Think about bats and moths. Bats like to eat moths; moths, for obvious reasons, do not like to be eaten. Bats track their prey using a method called echolocation: they make high pitched sounds (so high pitched that humans can’t hear them) and then judge what’s around them by how the sound bounces back. Moths, to avoid ending up as a tasty snack, evolved ears with the ability to hear these sounds and dive out of the air in response. Bats, in turn, evolved the ability to emit sounds that were even more extreme — much higher or lower frequency — that the moths couldn’t hear. So the moths evolved ears with an expanded hearing range. Bats evolved to lower the volume of their sounds as they closed in on moths. Moths evolved high-frequency clicks that may scramble the bats’ ability to process the echoes they use to locate their food. It is an evolutionary arms race.
This is the modern NBA. Coaches have always experimented, occasionally hitting on something new that works. To survive, opponents have been forced to adjust to these new wrinkles, to find counters. Teams then have to counter that counter. Back and forth, back and forth. But now technology has accelerated it all. Teams have access to video, stats and technology that makes learning much easier. The game is international, and information flows freely across continents. The Internet has enabled millions to dissect what happens on the court, and share what they see immediately. The arms race is happening faster than ever before.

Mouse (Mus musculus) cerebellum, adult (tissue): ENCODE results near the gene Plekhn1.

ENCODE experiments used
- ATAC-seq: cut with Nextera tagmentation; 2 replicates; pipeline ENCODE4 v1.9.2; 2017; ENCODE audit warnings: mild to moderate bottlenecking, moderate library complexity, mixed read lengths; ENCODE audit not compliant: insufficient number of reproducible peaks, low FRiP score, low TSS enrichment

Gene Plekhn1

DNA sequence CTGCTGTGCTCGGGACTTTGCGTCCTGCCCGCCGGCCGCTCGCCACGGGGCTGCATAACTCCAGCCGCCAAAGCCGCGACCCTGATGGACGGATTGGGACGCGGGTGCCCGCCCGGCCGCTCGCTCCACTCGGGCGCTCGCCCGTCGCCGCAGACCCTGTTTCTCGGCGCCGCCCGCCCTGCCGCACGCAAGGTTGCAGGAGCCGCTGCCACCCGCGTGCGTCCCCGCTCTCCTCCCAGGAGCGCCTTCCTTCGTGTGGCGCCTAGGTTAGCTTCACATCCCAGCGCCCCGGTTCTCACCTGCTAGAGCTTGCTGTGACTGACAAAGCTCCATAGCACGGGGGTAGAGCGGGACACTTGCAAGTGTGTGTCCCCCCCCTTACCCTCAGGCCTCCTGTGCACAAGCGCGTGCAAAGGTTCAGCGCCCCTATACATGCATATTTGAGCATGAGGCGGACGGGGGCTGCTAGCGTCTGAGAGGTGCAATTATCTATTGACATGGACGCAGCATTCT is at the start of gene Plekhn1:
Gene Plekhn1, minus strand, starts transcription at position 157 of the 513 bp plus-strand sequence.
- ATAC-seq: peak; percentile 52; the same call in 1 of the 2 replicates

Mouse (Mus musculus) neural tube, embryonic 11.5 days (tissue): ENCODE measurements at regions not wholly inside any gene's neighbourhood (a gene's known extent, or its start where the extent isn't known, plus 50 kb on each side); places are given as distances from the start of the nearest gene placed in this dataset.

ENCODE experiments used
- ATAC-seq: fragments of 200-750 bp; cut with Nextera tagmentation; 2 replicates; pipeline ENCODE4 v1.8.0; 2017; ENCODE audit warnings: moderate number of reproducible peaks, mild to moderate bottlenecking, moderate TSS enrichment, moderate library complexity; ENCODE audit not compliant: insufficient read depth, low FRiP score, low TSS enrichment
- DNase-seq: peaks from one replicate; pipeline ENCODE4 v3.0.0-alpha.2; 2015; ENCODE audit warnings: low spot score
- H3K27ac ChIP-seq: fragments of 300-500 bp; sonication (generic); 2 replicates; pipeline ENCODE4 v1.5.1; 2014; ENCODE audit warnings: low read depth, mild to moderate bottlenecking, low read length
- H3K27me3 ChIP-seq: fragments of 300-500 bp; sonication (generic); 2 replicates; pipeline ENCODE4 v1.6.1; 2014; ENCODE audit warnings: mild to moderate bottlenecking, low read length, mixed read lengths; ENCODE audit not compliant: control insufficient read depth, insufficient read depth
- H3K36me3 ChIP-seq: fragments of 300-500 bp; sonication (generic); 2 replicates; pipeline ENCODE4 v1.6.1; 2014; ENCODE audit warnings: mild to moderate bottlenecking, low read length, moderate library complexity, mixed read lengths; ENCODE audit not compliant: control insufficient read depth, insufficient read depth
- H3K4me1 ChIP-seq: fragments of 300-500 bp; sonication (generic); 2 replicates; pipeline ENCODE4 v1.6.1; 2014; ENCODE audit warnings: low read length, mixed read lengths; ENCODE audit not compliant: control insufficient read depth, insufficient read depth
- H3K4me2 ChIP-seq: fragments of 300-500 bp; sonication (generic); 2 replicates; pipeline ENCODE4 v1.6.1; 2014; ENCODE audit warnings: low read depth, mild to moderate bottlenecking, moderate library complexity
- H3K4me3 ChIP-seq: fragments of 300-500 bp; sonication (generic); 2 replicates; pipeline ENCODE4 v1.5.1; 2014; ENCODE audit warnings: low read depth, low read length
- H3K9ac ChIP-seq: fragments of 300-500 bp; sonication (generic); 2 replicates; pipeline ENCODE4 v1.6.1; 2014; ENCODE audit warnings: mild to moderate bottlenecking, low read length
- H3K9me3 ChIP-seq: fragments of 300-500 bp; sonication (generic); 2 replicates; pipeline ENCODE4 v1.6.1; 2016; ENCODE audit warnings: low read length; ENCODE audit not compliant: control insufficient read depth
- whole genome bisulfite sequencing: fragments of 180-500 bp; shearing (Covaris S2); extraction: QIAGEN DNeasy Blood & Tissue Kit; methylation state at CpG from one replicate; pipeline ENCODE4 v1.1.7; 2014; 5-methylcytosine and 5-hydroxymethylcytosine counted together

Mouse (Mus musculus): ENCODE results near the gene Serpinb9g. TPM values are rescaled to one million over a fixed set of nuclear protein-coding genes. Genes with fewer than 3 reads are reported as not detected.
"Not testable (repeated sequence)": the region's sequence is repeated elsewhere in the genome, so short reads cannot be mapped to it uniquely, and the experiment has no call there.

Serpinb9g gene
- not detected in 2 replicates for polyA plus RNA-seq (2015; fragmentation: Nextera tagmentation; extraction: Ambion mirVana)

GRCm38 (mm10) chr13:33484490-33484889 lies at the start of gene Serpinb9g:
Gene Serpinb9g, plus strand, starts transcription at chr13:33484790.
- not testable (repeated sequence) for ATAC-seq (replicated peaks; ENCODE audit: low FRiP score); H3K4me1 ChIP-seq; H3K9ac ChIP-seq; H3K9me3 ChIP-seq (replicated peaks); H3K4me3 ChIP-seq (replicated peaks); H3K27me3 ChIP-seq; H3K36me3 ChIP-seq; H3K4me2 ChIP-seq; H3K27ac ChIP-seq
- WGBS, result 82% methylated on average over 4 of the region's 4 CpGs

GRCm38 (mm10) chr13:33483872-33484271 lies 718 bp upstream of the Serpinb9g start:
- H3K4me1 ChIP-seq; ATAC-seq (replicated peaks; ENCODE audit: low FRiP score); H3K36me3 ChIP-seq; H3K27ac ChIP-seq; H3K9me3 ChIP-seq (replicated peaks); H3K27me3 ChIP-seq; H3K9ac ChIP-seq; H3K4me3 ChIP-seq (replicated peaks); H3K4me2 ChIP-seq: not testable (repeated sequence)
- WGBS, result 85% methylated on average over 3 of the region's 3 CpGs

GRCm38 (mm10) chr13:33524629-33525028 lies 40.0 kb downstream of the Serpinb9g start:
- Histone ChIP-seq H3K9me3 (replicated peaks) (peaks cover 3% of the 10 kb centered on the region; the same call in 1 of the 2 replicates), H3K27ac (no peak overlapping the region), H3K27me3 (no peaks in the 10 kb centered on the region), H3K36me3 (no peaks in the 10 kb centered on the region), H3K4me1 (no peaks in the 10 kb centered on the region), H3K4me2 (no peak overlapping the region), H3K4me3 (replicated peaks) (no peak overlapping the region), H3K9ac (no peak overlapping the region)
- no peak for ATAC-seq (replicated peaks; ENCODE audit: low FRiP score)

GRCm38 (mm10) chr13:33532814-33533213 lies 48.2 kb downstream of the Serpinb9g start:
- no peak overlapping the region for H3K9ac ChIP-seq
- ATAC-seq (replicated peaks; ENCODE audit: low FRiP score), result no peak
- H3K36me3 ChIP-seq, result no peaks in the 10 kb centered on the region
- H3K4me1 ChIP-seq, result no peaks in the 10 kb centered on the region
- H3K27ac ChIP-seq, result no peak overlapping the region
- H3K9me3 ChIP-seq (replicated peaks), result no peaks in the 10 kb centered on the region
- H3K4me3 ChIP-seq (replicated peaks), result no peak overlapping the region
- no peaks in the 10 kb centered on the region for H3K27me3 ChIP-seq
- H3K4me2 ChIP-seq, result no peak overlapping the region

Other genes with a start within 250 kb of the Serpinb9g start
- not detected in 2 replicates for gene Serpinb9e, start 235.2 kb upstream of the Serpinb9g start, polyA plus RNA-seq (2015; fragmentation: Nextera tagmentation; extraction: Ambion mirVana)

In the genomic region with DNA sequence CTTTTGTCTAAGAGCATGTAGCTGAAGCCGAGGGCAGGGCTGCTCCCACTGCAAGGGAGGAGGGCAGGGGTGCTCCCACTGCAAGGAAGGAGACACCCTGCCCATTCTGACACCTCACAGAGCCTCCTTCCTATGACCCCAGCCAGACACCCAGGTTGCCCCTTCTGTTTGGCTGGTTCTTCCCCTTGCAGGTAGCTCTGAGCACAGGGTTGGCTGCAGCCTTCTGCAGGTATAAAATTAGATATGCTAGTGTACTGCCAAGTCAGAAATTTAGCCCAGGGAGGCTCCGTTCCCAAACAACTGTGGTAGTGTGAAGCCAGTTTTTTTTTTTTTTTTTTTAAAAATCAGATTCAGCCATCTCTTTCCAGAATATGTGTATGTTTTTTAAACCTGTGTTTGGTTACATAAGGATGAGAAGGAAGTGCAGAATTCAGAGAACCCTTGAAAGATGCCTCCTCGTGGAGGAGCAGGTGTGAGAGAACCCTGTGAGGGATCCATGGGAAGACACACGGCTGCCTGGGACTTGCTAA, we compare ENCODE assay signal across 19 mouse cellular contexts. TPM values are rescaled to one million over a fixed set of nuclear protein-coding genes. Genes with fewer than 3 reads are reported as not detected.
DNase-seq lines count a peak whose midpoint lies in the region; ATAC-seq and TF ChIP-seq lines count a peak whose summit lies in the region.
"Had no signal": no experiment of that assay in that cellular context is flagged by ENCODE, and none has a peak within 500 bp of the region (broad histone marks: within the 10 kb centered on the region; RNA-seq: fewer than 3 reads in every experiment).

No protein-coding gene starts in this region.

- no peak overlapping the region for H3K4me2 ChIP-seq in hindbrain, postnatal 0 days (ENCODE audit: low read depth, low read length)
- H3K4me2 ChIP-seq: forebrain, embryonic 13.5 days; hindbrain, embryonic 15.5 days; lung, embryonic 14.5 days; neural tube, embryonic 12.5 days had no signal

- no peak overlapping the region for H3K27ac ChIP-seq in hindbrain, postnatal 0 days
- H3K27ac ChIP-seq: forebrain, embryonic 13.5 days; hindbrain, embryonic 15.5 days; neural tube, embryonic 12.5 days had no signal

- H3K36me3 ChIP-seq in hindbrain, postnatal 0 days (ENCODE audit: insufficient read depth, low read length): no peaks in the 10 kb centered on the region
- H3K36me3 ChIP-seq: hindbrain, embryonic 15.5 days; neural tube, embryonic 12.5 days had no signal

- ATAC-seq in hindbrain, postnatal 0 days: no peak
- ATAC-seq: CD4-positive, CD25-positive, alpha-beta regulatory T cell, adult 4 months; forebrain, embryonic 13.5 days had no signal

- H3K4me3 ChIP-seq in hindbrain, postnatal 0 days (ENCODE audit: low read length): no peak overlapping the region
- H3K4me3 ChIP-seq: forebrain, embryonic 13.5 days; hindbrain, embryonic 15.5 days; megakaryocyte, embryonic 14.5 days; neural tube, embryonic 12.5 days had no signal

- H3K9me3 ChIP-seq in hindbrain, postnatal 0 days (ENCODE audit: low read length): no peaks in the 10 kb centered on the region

The latest site of this arms race is the use of big men. As I wrote in my preseason questions, as the skill level of big men has grown, the way NBA teams are using them is changing dramatically. One particularly fascinating adaptation is the increased prevalence of the big-big pick-and-roll (PNR), where one big man screens for another, as Kristaps Porzingis and Enes Kanter demonstrate:
In addition to the Porzingis/Kanter combo, other teams that have made these big-big PNRs a steady part of their diet include:
- New Orleans (DeMarcus Cousins + Anthony Davis),
- LA Clippers (Blake Griffin + DeAndre Jordan),
- Boston (Al Horford + Aron Baynes/Daniel Theis),
- Denver (Paul Millsap + Nikola Jokic),
- and, depending on what you say about the position Ben Simmons is playing, Philadelphia (Simmons + Joel Embiid).
Up until now, teams have rarely spent much time practicing how to defend these plays. They’d talk about it briefly, just so everyone was on the same page, but this action wasn’t used enough, and certainly wasn’t enough of a threat, to warrant taking up precious practice time. That hasn’t changed yet — but it might soon.